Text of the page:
The first presidential debate between President Donald Trump and former Vice President Joe Biden airs tonight and will focus on the coronavirus pandemic, the economy, racial unrest, and the candidates’ records among other preselected topics.
But given Trump and Biden’s shared penchant for off-the-cuff remarks, will they stay entirely on topic or will eviction bans, retail bankruptcies, and other real estate issues come up? If so, here’s what I think we can expect them to discuss.
A bombshell report from the New York Times about Trump’s years of tax avoidance and hefty business losses will undoubtedly lead to some discussion of his years as a real estate developer.
An investigation of Trump’s taxes found that “he carried forward nearly $1 billion in losses from his 1990s real estate bust to avoid paying virtually all personal income taxes, and then repeated the process with a bevy of money-losing businesses during his second act as a reality TV star.” The Times report also described the president’s penchant for carrying over leftover business losses to offset tax bills as “the background music” to his life.
It’s unclear whether Trump’s tax avoidance broke the law, but it is clear that he paid $750 in federal income tax the year he was elected president and the first year he was in office. That’s sure to come up on Tuesday, especially after Biden’s camp on Monday unveiled a Trump Tax Calculator, which shows whether or not you paid more income tax than the president.
Biden wants to change the 1031 tax provision, commonly called the “like-kind exchange,” which allows investors to delay paying a tax on capital gains by reinvesting profits elsewhere.
He’s proposed limits on the exchange in order to fund $775 billion for elderly and child care over the next decade. Following the 2017 tax overhaul, like-kind exchanges apply exclusively to real estate, excluding other assets such as artwork.
If this comes to light it may not bode well for the Boston luxury real estate market, we do need to help the elderly, hopefully, some kind of compromise can be made. However, what’s up with the artwork exclusion.
Trump, on the other hand, has embraced like-kind exchanges: The Trump Organization used one in 2005 to defer capital gains tax on $1 billion in profits made on the sale of a development site on Manhattan’s Upper West Side.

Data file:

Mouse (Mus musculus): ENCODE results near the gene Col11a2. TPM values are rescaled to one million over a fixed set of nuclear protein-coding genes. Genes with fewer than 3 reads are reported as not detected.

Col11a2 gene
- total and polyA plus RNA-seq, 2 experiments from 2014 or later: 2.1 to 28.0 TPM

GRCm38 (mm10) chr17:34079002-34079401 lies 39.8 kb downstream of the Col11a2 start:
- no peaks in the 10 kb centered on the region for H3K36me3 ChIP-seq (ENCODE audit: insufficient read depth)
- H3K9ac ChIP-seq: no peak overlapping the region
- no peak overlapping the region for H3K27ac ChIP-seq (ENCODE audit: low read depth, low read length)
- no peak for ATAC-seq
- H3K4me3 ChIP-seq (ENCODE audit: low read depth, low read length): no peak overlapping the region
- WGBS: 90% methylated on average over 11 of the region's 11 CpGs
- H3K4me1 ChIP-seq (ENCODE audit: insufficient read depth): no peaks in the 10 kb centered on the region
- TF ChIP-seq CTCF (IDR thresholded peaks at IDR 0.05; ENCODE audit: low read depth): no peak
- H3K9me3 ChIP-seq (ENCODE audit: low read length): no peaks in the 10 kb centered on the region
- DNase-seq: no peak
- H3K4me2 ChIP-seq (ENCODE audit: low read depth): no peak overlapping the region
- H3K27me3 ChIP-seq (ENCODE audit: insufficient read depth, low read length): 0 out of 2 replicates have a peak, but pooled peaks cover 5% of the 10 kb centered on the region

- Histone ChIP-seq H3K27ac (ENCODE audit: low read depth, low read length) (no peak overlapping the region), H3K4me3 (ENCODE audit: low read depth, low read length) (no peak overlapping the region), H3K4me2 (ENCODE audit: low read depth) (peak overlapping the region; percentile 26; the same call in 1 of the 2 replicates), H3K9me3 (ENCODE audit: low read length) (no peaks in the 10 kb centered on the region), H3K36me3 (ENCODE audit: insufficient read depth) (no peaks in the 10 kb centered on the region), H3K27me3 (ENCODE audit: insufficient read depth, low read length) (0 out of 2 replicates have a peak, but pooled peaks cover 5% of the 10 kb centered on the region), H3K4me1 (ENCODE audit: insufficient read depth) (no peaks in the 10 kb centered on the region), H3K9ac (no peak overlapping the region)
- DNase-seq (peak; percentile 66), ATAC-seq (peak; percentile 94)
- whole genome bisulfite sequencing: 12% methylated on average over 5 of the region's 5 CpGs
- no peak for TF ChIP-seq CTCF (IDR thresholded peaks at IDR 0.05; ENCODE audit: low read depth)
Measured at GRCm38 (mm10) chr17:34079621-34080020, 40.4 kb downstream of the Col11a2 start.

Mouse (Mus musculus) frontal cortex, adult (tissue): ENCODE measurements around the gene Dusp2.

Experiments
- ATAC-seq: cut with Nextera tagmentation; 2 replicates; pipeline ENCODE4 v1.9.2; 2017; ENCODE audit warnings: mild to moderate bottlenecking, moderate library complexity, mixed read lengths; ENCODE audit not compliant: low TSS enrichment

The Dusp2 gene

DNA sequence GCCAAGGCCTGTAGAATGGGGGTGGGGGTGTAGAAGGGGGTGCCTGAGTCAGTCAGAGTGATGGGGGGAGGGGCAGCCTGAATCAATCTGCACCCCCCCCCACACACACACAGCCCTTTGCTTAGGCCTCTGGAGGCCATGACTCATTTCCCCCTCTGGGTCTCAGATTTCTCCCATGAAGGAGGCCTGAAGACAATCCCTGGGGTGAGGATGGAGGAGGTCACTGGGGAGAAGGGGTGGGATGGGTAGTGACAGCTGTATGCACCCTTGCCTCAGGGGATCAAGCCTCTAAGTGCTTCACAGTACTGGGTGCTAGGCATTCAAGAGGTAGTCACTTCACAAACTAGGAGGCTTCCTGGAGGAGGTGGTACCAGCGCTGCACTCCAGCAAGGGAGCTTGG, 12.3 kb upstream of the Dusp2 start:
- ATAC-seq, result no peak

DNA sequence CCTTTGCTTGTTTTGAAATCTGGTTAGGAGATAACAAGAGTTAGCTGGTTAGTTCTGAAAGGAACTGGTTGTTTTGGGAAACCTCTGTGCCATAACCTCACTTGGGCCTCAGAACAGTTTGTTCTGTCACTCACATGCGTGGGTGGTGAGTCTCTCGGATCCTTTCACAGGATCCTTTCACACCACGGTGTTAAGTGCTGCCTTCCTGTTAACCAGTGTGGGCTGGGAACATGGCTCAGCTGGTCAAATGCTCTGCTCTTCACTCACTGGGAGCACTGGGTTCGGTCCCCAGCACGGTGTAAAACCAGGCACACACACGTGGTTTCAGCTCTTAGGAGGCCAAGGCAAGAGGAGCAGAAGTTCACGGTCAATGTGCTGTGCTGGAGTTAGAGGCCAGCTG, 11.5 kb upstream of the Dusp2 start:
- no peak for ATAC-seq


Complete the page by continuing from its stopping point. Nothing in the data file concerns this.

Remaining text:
As a person who has conducted several real estate transactions, I have legally deferred losses and gains, (according to my accountant). So I get it. But we need to revisit the tax code. It just doesn’t seem right a multi-millionaire (I’m not sure he’s a billionaire) pays fewer taxes than a Walmart full-time employee.
Biden also wants to reform the Opportunity Zone program, which allows investors and developers to defer paying capital gains taxes when they invest in areas that the federal government has deemed “distressed.” Trump claims the program has helped low-income communities, although a recent Urban Institute study found that it hasn’t incentivized investment in those areas.
Biden has said he would reinstate a fair housing rule, recently repealed by the Trump administration, that required local governments to identify and combat discriminatory housing practices in their communities in order to receive federal funding.
But Trump’s claim of low-income housing ruining the “Suburban Lifestyle Dream,” which he also used to defend repealing the rule, has been called out by many, including Biden, as false.
“It’s just instituting what is already a de facto policy,” Moses Gates, the Regional Planning Association’s vice president for housing and neighborhood planning, recently told The Real Deal. “[Trump] is doing it because he’s getting politically desperate and is going back to the well of what he thinks works — being more and more explicitly, racist.”
The first of three scheduled presidential debates airs at 9 p.m. on Tuesday, Sept. 29.